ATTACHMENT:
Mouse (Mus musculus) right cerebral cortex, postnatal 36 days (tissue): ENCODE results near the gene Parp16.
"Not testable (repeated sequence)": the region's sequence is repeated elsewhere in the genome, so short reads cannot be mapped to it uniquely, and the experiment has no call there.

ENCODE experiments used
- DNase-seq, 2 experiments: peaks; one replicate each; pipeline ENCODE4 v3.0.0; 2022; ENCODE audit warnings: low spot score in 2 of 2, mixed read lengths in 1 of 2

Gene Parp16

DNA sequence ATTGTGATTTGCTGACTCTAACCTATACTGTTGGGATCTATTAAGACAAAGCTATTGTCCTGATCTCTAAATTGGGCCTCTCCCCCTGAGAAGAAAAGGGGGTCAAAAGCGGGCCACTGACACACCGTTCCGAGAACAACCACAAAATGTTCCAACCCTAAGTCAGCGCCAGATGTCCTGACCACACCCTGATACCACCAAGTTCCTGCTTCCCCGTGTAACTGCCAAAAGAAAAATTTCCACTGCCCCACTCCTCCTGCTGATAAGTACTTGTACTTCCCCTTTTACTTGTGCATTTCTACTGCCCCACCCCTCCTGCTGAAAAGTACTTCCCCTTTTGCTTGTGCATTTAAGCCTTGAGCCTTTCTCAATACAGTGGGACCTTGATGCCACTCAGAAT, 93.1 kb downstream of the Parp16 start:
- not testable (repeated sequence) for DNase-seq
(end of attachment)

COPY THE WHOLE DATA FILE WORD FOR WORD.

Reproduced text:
Mouse (Mus musculus) right cerebral cortex, postnatal 36 days (tissue): ENCODE results near the gene Parp16.
"Not testable (repeated sequence)": the region's sequence is repeated elsewhere in the genome, so short reads cannot be mapped to it uniquely, and the experiment has no call there.

ENCODE experiments used
- DNase-seq, 2 experiments: peaks; one replicate each; pipeline ENCODE4 v3.0.0; 2022; ENCODE audit warnings: low spot score in 2 of 2, mixed read lengths in 1 of 2

Gene Parp16

DNA sequence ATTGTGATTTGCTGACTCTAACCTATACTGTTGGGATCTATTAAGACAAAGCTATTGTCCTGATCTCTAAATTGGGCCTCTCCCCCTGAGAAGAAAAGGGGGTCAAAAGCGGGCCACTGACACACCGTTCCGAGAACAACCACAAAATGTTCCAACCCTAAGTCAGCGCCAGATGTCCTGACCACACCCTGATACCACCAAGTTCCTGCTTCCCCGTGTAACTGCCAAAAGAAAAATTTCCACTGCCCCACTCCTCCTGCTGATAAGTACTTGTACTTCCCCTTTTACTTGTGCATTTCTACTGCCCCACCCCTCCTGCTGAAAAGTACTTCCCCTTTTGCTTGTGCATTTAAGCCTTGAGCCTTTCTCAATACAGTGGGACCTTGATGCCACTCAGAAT, 93.1 kb downstream of the Parp16 start:
- not testable (repeated sequence) for DNase-seq